By David Hellerman, World Israel News
The Islamic Ra’am party announced on Sunday it was temporarily suspending its support for the governing coalition to protest what it called police violence against Palestinians on the Temple Mount during riots on Friday morning.
The two-week suspension is widely viewed as a symbolic gesture with little practical impact.
The freeze was coordinated with Prime Minister Naftali Bennett and Foreign Minister Yair Lapid and ends well before the Knesset reconvenes in May.
According to Hebrew media reports, Ra’am wants to remain in the coalition, but is facing enormous Arab-Israeli pressure.
Party leader Mansour Abbas is said to hope that the situation will calm down by May 9 when the Knesset next meets.
The suspension was ordered by Ra’am’s Shura Council, an advisory body with the authority to order the party to quit the coalition.
On Friday morning, rioting Palestinian youths on the Temple Mount threw rocks and firecrackers at Jewish worshippers in the Western Wall plaza below, then barricaded themselves inside the Al-Aqsa Mosque.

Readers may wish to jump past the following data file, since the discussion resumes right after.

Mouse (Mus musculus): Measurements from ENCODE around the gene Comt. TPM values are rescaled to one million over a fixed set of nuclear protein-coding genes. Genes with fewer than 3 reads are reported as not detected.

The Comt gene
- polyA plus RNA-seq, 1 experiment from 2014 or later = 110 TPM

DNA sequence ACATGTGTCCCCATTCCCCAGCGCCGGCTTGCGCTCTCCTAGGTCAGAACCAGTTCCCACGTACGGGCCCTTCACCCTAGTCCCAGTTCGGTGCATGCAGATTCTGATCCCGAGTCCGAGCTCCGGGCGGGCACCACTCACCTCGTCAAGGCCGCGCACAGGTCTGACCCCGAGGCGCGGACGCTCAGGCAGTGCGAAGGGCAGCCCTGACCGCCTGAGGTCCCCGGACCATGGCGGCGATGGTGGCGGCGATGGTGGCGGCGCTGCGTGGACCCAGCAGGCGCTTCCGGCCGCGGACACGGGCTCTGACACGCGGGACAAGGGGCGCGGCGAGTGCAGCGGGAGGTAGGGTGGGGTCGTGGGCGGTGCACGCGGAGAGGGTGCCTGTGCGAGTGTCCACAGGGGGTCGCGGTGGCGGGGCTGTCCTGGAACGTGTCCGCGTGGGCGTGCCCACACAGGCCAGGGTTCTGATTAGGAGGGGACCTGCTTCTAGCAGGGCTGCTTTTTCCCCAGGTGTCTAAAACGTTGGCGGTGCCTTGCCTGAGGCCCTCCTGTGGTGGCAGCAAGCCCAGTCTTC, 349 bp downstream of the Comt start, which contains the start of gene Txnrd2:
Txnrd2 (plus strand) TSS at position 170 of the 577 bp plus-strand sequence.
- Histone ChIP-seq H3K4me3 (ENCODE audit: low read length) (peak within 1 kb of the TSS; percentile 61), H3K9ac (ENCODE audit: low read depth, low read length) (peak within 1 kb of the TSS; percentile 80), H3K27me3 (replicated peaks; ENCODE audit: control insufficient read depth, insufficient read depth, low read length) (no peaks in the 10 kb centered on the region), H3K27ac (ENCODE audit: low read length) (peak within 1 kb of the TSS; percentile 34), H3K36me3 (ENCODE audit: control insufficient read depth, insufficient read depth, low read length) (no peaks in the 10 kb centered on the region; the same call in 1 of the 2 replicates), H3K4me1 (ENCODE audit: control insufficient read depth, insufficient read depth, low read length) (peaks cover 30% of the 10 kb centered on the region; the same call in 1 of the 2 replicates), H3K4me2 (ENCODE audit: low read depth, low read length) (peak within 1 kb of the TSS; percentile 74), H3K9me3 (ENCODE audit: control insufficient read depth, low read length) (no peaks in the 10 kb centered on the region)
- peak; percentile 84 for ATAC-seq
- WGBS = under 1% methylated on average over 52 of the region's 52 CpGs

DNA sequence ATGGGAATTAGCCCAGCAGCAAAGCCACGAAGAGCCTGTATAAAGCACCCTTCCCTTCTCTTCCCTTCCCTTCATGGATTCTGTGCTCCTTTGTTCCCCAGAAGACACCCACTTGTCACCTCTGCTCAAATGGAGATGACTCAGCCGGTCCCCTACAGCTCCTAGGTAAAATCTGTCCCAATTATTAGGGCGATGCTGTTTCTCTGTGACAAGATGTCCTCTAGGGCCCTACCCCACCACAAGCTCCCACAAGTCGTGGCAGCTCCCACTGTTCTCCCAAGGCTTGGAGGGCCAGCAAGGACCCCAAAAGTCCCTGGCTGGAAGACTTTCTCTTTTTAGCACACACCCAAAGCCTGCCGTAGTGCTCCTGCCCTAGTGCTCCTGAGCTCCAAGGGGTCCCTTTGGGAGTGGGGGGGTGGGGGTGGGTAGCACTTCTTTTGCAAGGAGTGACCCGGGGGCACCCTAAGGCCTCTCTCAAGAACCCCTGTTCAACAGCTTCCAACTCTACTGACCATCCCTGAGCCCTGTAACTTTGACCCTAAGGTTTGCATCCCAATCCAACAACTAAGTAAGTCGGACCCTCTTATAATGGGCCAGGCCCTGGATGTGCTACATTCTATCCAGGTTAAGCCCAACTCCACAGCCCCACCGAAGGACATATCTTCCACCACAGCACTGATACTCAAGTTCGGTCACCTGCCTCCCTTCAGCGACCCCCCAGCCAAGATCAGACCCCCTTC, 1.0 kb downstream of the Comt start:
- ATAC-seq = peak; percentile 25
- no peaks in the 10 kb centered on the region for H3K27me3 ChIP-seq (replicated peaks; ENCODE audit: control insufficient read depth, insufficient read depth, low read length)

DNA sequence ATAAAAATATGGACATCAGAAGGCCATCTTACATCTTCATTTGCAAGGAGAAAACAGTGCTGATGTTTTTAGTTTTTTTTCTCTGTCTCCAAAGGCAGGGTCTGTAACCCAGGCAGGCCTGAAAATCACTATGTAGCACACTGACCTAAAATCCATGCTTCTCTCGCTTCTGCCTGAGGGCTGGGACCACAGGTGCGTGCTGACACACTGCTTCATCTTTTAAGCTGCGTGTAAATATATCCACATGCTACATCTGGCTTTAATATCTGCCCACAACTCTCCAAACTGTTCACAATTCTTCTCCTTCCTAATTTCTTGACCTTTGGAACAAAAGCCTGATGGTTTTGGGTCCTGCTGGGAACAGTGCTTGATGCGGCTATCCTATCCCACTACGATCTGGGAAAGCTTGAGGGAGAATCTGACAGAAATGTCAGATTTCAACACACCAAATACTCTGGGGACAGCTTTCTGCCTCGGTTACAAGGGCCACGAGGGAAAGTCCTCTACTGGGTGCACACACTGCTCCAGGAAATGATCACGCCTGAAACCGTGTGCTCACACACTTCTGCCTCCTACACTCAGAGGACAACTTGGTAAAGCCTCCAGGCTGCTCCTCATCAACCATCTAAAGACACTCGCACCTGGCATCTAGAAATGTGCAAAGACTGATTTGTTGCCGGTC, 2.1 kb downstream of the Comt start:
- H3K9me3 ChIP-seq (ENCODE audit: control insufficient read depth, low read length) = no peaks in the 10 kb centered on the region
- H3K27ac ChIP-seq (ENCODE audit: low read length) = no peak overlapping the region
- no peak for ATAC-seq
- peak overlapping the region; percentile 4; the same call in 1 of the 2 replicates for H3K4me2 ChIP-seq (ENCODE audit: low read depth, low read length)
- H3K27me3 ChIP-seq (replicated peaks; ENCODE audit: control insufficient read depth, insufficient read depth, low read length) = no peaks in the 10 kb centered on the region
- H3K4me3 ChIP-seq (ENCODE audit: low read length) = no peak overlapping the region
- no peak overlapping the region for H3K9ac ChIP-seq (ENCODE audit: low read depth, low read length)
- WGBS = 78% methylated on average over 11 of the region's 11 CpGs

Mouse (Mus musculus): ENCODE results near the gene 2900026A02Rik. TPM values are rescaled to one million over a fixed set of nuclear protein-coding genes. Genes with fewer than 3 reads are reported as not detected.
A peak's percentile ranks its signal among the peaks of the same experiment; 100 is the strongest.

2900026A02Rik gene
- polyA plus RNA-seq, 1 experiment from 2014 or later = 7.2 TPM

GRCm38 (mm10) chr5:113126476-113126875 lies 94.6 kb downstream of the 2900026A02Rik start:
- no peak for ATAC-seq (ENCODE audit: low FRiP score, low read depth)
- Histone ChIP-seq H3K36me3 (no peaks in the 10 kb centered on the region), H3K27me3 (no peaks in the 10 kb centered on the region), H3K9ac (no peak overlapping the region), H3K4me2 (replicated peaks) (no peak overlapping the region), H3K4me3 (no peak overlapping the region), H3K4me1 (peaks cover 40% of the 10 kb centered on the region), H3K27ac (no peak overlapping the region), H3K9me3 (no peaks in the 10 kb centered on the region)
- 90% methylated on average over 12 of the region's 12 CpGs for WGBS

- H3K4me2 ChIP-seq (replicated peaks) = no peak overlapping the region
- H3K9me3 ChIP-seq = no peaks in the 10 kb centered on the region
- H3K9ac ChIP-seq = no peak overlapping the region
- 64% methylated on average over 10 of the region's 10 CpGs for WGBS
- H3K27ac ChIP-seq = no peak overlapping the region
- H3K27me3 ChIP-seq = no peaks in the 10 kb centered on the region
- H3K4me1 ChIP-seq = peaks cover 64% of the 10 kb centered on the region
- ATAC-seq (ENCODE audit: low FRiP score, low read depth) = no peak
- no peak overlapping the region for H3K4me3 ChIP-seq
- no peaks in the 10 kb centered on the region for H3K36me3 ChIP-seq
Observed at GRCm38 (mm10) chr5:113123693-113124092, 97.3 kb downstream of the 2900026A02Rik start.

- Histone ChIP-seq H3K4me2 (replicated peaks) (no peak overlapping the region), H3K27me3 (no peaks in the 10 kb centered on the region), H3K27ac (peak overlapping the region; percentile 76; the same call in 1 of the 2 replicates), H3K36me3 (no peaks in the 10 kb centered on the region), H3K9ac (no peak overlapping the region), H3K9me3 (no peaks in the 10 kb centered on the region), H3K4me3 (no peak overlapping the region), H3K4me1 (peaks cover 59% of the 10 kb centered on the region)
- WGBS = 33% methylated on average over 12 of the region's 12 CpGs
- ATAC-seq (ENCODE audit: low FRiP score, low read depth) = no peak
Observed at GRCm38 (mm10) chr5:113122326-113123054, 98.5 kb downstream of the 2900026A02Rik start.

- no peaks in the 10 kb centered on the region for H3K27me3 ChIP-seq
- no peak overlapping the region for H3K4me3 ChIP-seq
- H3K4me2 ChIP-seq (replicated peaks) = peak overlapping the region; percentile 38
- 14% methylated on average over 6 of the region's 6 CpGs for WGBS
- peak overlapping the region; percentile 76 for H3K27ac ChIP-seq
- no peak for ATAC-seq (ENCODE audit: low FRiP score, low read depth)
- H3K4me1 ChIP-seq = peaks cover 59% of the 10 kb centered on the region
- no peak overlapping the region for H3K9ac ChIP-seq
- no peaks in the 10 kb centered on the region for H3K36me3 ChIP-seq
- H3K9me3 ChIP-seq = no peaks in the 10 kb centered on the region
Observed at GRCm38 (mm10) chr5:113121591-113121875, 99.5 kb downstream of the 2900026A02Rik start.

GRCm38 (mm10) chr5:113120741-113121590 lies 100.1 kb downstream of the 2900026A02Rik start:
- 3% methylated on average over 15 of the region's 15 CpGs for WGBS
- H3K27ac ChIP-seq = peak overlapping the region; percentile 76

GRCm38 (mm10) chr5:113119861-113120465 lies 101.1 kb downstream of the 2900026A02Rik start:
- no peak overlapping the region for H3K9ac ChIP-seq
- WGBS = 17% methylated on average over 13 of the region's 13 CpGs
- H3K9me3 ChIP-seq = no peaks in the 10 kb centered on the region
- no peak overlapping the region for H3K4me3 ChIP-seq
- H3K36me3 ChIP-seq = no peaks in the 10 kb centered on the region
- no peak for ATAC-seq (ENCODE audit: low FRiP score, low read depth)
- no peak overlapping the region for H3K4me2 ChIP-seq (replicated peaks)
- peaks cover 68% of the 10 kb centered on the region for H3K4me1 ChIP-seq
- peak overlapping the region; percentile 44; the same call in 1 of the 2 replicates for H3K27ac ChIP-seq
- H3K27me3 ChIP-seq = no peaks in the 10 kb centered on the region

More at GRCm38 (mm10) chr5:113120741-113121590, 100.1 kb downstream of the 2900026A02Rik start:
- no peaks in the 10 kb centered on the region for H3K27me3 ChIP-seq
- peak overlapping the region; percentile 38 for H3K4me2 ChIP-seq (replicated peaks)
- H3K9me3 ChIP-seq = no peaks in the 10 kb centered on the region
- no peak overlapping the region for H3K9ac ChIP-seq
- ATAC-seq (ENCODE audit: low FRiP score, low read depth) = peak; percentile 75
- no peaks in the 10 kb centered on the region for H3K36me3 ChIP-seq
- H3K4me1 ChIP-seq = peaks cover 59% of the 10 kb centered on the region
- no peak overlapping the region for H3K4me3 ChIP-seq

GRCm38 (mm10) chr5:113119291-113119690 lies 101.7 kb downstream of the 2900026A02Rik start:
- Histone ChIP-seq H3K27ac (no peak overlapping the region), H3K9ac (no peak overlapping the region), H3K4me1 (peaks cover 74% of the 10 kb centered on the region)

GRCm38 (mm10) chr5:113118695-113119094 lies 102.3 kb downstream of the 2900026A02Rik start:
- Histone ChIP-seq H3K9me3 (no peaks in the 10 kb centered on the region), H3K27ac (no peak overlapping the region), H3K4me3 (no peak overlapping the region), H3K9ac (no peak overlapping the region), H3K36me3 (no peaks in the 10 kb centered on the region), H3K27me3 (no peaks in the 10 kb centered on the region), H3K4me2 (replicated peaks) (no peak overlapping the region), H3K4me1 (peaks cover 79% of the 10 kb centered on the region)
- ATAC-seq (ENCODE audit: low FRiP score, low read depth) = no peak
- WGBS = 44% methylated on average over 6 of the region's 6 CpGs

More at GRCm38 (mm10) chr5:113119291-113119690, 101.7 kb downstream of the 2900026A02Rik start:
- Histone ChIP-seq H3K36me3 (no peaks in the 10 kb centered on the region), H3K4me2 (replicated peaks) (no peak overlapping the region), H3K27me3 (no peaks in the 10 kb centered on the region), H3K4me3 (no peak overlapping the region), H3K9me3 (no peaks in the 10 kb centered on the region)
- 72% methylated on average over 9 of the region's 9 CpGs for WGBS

Police at first did not enter the mosque, not wanting to disrupt Muslim prayer services. But the violence persisted. Three police officers and 152 Palestinians were injured. Another 300 Palestinians were arrested.
According to a Dutch study cited by the Jerusalem Post, “Ramadan brought with it a 200% increase in terrorist attacks in Israel between 2005 and 2016.”
The governing coalition lost its one-seat majority before Passover when Yamina MK Idit Silman quit the government to join the opposition.